Schmucks. How easily can you pick one out of a crowd?
I got the chance to examine the whole culture of Schmuckosity this week in a guest post on Marcia’s blog at Menopausal Mom. Because you know, schmucks and menopause go hand in hand.
It was an honor to broach the subject on her high-profile page. I keyed in on the sideline variety of schmuck, the kind of dude your kid might get saddled with as a coach. I’ve coached against a couple.
It’s hard to know which I dislike more. Is it the kind of dude who lets one kid score seven goals against my U6 Poisonous Tree Frogs (how’s that for nickname of the century?). I had a talkin’ to with that clown in the handshake line.
Or is it the short fellow with the accent who thought it’d be cute to play keep-away in the snow with a 8-0 lead on a U9 club team I coached.
It’s all subjective. One thing that’s absolute?
The answers in this week’s delivery of Go Ask Daddy. They’re iron clad, and backed by the good faith of Google, the International Olympic Committee, the Edward Snowden for Town Council Movement and the Free Syrian Army Toys for Tots Drive.
What’s on the kids’ minds, you ask?
1. What is the highest scoring basketball game?
It didn’t involve the Poisonous Tree Frogs OR Edward Snowden. It did involve my favorite NBA team – on the losing end, of course.
On Dec. 13, 1983 – imagine me, at age 12 – The Detroit Pistons beat the Denver Nuggets 186-184 in triple overtime. Defense, as they say, was just a rumor. Kiki Vandeweghe (yes, this post includes Poisonous Tree Frogs AND a dude named Kiki) scorched Detroit for 51. But three others also scored at least 40. Four players actually played this game without scoring a single point. But we won’t mention them.
The NSA knows who they are.
2. When you turn off your car, does the music pause?
No, and it’s a good thing it doesn’t – the Yeah Yeah Yeahs might still be playing in my 2003 Pontiac.
Believe it or not, radio stations keep the tunes rolling 24/7.
When my car is off, the radio just stops picking up the signal. So if I get home at 6:30 p.m., and get back into the car at 7:30 a.m. the next day, I’ve not only missed all those BBC updates on NPR, but I’ve missed approximately 6,329 airings of Katy Perry’s Roar and 8,392 instances of that Florida Georgia Line stinker called Cruise.
Thank Jesus and Kiki Vandeweghe for that.
3. Do they have bars on the back window of squad cars?
Not usually – but cops in Douglas County, Illinois probably ought to look into them.
The day after your birthday this year, Grace, police there arrested a fella they’d pulled over for a loud muffler on a Chevy Impala. No, that’s not illegal, but driving around with a loud muffler, pockets full of drug paraphernalia and a warrant for failure to appear in court is. They cuffed him and slung him in the back of the squad car – and he escaped somehow through the back window and disappeared into a corn field.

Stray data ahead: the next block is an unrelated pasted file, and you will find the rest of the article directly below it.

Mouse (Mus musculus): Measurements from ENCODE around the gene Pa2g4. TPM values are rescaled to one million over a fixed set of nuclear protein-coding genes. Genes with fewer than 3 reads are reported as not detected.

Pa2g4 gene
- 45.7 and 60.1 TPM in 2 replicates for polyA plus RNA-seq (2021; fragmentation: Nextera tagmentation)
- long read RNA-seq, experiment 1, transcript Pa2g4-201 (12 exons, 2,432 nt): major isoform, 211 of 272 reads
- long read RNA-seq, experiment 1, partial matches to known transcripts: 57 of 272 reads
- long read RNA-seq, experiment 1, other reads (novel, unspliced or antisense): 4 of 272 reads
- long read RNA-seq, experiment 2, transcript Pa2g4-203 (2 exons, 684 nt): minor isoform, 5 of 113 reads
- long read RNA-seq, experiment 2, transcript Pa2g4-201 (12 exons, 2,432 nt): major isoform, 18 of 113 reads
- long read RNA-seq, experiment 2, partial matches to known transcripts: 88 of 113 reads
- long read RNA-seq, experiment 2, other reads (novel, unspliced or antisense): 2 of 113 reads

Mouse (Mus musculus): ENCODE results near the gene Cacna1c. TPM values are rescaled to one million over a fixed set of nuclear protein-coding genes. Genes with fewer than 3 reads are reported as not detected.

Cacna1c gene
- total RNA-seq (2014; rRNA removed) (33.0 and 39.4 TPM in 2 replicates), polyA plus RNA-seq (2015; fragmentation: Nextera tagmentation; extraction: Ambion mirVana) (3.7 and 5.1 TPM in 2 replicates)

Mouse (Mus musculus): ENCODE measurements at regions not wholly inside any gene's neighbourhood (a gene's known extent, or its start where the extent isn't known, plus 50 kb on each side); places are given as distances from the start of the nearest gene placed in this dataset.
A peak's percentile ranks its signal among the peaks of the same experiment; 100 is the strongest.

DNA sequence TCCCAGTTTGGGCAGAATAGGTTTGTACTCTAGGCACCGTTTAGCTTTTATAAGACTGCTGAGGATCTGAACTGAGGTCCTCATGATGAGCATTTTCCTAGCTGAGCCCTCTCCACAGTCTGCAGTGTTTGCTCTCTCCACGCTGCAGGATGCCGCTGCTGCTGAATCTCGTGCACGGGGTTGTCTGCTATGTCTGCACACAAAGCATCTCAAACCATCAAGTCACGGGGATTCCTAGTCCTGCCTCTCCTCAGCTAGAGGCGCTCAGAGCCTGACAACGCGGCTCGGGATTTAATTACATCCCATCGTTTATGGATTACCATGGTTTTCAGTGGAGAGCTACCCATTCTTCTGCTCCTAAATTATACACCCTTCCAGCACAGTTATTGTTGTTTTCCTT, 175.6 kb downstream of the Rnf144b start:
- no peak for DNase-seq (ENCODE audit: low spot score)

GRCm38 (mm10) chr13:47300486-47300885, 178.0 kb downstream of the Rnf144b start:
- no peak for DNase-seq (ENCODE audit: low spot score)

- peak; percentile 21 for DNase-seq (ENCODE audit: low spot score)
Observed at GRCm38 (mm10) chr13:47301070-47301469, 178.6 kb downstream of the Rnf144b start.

He turned himself in that night, still handcuffed, to police. Rumor has it they ferreted him out by playing Roar and Cruise over and over.
4. What if there are lice on hair for Locks of Love?
Nothing in the Locks of Love policy covers the infestation of lice.
Locks of Love is a non-profit that collects hair donations to create wigs for children who’ve lost their hair as a result of a medical diagnosis.
They collect hair in 10-inch bundles. Their policy covers everything from perms (accepted), hair cut years ago (accepted, so long as its been kept in a ponytail or braid), and colored or bleached (not acceptable). Dreadlocks are also on the no-no list.
But that list says nothing about lice.
Your big sisters, mom and aunt have all donated to Locks of Love. At my last haircut, I estimate my bangs were dangerously close to Locks of Love-worthy, too.
5. Do you have to be a certain age to play Wipeout?
You have be old enough to remember Kiki Vandeweghe.
Wipeout, the popular ABC game show in which you rush through a series of obstacle courses featuring such opponents as Octopushy, Miami Pound Machine and Sugar Smacks, looks like kids play, but it’s not.
ABC.com says you have to be at least 18, and a legal resident of the U.S. – unless you’ve been harbored by the Russian government to avoid arrest in the U.S. on espionage charges. It’s OK to have dreadlocks, but you must be able to swim.
You must be “fun, strong-willed, outgoing, and have a great sense of humor” – but the guidelines say nothing about your ability to play defense in basketball or escape from a squad car while handcuffed.
And it’s OK, apparently, if you have lice.
So long as you’re not a schmuck.